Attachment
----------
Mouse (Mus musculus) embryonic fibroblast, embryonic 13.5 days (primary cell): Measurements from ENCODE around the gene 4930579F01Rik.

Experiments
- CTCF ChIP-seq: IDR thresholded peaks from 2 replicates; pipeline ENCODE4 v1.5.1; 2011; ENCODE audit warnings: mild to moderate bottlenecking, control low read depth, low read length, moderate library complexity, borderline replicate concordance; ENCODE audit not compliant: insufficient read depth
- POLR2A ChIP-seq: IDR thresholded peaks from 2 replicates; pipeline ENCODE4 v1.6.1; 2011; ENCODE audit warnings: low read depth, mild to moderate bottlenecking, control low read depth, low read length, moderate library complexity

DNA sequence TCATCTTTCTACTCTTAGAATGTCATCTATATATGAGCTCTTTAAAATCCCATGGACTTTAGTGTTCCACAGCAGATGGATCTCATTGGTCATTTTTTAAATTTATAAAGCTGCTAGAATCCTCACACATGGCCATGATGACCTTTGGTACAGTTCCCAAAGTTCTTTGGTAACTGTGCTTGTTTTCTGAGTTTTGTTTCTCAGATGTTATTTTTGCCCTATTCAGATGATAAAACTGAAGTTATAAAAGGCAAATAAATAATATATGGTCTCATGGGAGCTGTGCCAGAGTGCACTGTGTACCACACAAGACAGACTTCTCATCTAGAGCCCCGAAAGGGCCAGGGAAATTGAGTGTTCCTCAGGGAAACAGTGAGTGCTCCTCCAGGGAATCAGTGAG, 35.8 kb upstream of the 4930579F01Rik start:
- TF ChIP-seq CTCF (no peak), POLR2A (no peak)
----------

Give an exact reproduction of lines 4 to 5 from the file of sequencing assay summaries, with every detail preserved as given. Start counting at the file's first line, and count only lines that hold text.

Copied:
- POLR2A ChIP-seq: IDR thresholded peaks from 2 replicates; pipeline ENCODE4 v1.6.1; 2011; ENCODE audit warnings: low read depth, mild to moderate bottlenecking, control low read depth, low read length, moderate library complexity

DNA sequence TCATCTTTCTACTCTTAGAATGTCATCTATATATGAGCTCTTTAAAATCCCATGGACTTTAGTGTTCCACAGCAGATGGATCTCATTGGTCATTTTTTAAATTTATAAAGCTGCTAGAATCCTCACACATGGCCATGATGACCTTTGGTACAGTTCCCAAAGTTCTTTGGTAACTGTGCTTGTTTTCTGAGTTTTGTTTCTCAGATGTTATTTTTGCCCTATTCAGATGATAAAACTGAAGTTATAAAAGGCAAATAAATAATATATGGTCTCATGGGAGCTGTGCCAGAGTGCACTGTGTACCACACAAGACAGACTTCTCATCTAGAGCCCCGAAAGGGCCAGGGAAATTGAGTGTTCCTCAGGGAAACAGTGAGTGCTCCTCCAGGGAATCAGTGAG, 35.8 kb upstream of the 4930579F01Rik start: